The area developed for the palm plantation was then taken over by Nanyo (Nanyang) Kohatsu to produce sugar, coffee, and cotton on the Southern islands. Sugar production went particularly well, and the island became the second largest sugar production area after Taiwan. People called it the “Manchuria Railway Company of the North, and the Nanyo Kohatsu of the South.” Haruji Matsue, who started the company, was called “Sugar King.”
The early stage of sugar production in Taiwan was led by a few big corporations, one of which was the Kobe-based Suzuki Shoten. Suzuki Shoten launched its first sugar factory in Moji, called Dairi Sugar Factory, only 6 km. away from Kokura, the second target city of the atomic bomb, before moving on to Taiwan. Dairi Sugar Factory is now called Kanmon Sugar Factory. It still produces sugar in the same brick factory building at the same location.
Suzuki Shoten was, at one time, one of the largest company in Japan, which accounted for 10% of the domestic GNP at its peak. Many of the affiliated companies launched by Suzuki Shoten at that time are still running today under different names, but Suzuki Shoten ended rather early. The Great Depression occurred in the United States when Suzuki Shoten was eager to expand its business worldwide. The Bank of Taiwan, which closely worked with Suzuki Shoten to support the Japanese rule in Taiwan, terminated its loan to Suzuki Shoten, which caused the company to be bankrupt. The failure of this major company triggered an economic depression, and Japan followed its path to WWII in a sluggish economic situation.
I went to school at 9 a.m. after finishing the parents’ day class, I spent about one hour talking to the principal. On the way back, I stopped by the bachelors’ dormitory to see Hori, but he was suffering from a cold. He showed me the photograph of a weird dance in Tama-Tama (Ball) islands. I then took a walk in the afternoon. There is no comfortable place on the tropical islands. I found a dark blue butterfly with white dots near the school. It was the first time I found this type.
This “dark blue butterfly with white dots” that Atsushi Nakashima described in his Nanyang diary is probably “Ryukyu Murasaki,” which spread widely in Southeast Asia from Madagascar Island to Marquesas Islands. They sometimes arrive in Japan via strong winds like typhoons or monsoons. Those arriving at Kyushu Island could reproduce because of its relatively warm weather.
Ryukyu Murasaki can be divided into four groups based on their dot patterns, and the origins of the ones found in Japan can be identified from their dots.
Japanese soldiers brought back various things from the battlefields including samples of butterflies from the Southern islands.
Sugar is a strategic food that is considered important for national security. When the Pacific War broke out, Coca-Cola was aware of the impending state control of sugar. Coca-Cola approached the government to request a permit to make their product part of military supply so that they could continue producing Coke without government regulation.
Registered as military supply, Coca-Cola started sending its products to the front line under the slogan “Every man in uniform gets a bottle of Coca-Cola for five cents, wherever he is and whatever it costs the company.” The company also used the image of soldiers and Coke in their advertisements.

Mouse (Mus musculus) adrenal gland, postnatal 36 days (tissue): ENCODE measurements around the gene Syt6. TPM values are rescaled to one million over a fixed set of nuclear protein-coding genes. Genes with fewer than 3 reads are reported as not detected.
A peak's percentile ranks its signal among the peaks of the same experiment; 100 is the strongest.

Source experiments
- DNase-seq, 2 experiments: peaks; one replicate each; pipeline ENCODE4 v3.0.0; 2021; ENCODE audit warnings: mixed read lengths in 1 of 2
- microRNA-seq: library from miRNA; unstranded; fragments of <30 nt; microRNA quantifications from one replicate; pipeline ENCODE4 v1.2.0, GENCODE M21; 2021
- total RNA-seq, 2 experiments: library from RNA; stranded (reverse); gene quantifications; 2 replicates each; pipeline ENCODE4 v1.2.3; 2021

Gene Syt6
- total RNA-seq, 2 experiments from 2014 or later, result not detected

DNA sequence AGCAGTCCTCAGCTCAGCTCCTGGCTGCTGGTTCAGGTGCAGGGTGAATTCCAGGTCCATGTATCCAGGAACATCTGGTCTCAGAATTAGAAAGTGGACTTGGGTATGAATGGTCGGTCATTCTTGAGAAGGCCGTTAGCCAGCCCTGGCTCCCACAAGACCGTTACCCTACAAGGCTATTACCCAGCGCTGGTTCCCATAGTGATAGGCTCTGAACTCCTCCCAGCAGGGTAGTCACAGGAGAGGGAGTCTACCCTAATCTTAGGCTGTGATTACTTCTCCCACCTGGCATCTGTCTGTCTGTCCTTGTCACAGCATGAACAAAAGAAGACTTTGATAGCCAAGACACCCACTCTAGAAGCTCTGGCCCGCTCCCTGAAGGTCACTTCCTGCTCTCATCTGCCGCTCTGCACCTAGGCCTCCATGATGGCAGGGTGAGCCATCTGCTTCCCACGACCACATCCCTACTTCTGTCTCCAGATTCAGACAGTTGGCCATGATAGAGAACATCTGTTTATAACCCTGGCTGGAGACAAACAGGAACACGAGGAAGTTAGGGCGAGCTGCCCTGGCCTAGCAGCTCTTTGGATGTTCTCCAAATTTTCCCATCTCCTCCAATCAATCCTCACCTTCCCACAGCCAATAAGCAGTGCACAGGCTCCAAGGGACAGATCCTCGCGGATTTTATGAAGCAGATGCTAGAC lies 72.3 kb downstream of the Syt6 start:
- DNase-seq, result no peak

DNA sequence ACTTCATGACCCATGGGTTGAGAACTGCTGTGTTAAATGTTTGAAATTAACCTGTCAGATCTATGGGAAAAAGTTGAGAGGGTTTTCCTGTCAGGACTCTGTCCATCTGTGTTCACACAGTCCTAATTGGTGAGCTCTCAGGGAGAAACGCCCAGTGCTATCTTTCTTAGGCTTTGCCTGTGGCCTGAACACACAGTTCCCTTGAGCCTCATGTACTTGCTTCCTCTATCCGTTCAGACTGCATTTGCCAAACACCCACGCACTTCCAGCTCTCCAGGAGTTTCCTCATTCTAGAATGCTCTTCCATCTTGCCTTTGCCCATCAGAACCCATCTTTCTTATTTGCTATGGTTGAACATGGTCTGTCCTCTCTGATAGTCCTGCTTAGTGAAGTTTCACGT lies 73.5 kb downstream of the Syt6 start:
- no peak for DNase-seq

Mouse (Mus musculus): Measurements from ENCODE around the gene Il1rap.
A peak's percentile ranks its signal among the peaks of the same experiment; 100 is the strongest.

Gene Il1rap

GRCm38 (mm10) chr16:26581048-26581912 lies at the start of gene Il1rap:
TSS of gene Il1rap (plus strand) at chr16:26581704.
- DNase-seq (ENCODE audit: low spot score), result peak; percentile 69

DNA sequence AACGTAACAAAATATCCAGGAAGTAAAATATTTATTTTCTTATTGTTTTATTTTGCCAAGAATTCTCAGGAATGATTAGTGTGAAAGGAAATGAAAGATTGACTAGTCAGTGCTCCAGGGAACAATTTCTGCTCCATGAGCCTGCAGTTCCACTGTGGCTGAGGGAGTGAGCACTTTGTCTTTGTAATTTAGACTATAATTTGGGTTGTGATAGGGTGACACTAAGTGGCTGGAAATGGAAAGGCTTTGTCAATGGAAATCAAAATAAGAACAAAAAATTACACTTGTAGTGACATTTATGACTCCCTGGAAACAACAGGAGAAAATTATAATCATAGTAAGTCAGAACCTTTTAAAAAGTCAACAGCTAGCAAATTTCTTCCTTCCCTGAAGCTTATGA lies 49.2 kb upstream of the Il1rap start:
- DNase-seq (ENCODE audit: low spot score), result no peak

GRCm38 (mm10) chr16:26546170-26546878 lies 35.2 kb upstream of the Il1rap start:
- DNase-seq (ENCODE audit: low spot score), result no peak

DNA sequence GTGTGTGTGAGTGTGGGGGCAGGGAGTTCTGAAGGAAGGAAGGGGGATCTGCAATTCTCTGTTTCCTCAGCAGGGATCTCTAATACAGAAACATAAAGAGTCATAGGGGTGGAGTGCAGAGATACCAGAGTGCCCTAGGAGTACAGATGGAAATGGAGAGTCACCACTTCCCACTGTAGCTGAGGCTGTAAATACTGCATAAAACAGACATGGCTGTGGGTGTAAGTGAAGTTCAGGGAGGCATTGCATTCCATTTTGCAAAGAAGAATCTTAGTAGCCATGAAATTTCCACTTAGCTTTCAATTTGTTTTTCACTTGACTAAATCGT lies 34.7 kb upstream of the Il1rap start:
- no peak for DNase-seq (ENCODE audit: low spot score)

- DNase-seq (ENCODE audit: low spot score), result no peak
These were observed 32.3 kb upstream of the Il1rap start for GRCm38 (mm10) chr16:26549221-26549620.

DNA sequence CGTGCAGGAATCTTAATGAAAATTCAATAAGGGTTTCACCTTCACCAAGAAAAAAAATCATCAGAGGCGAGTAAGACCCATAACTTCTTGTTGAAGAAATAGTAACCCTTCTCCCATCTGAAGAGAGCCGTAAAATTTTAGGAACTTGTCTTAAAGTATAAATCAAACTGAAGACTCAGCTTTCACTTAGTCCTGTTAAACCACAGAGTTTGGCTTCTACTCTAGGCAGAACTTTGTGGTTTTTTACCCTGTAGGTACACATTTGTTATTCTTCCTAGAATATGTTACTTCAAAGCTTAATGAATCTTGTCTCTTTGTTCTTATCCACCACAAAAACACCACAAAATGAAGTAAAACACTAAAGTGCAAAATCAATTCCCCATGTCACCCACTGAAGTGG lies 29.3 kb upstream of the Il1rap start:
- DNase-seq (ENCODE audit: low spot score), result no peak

Coca-Cola started making their product near the expanding battlefields. There was, of course, a factory in Saipan too. Dump Cove on Tinian Island was also called “Dump Coke.” There used to be a canteen for the U.S. army, and the soldiers threw empty Coke bottles into the sea.
If you ever go down Trinidad
They make you feel so very glad
Calypso sing and make up rhyme
Guarantee you one real good fine time
Drinkin’ rum and Coca-Cola
Go down Point Koomahnah
Both mother and daughter
Workin’ for the Yankee dollar
They got the young girls all goin’ mad
Young girls say they treat ’em nice
Make Trinidad like paradise
Drinkin’ rum and Coca-Cola
Go down Point Koomahnah
Both mother and daughter
Workin’ for the Yankee dollar
If a Yankee come to Trinidad
“Rum and Coca Cola” by the Andrew Sisters spent 10 weeks at the top of the Billboard Charts in 1945. The song used the melody of the popular Calypso music from Trinidad and Tobago and changed its lyrics. The music part was first released in 1906 by Lionel Belasco, a popular musician in Trinidad and Tobago, and Lord Invader, a Trinidad-born musician, added the lyrics later on. The original lyrics went like this:
And when the Yankees first went to Trinidad
Some of the young girls were more than glad
They said that the Yankees treat them nice
And they give them a better price
Rum and Coca-Cola
Went down Point Cumana
Both mothers and daughters
Working for their Yankee dollars
Ah, look, I had a little chick the other day
But her mother came and took her away
Herself, her mother and her sisters
Went in a cab with some soldiers
Rum and Coca-Cola
Went down Point Cumana
Both mothers and daughters
Working for their Yankee dollars
Lord Invader became internationally famous as a Calypso musician in the late 1930s. Calypso music was invented by African slaves who sought to communicate with each other in music. The music also served as a medium to spread news on the island before TV and radio became popular. The lyrics of Calypso music dealt with a wide variety of topics from life on the island to political issues such as colonialism.
The name of the country, Trinidad, is Spanish, and its English translation is “trinity.” “ Trinidad” was also the name of the flagship of Ferdinand Magellan’s voyage of circumnavigation in which they “discovered” the Nanyang (Southern) islands. Four hundred twenty years after Magellan passed by Tinian Island, Nanyang Kohatsu produced sugar canes on the island and made rum to be distributed in Japan. If rum and Coca-Cola were enjoyed on the island, it might be made of rum produced by Nanyang Kohatsu and Coca-Cola brought by the U.S. army.
What you are listening to now is a radio program called Zero Hour.
Zero Hour is a propaganda radio program that Radio Tokyo played for Allied soldiers fighting on the Southern islands. The program consisted of music and light talks, and its radio personalities were Allied hostages and bilingual female announcers. The program aimed to make the soldiers fighting in the Pacific homesick. To do so, the program played popular songs from Allied countries and messages from hostages to their families.
For the American soldiers fighting in the Southern islands, Zero Hour became an important source of entertainment, and they started calling anonymous and mysterious female announcer, Tokyo Rose. “Good evening, fellow orphans in the Pacific,” Tokyo Rose talked to American soldiers on the Southern islands with sweet American music on August 9, 1945, just like any other day.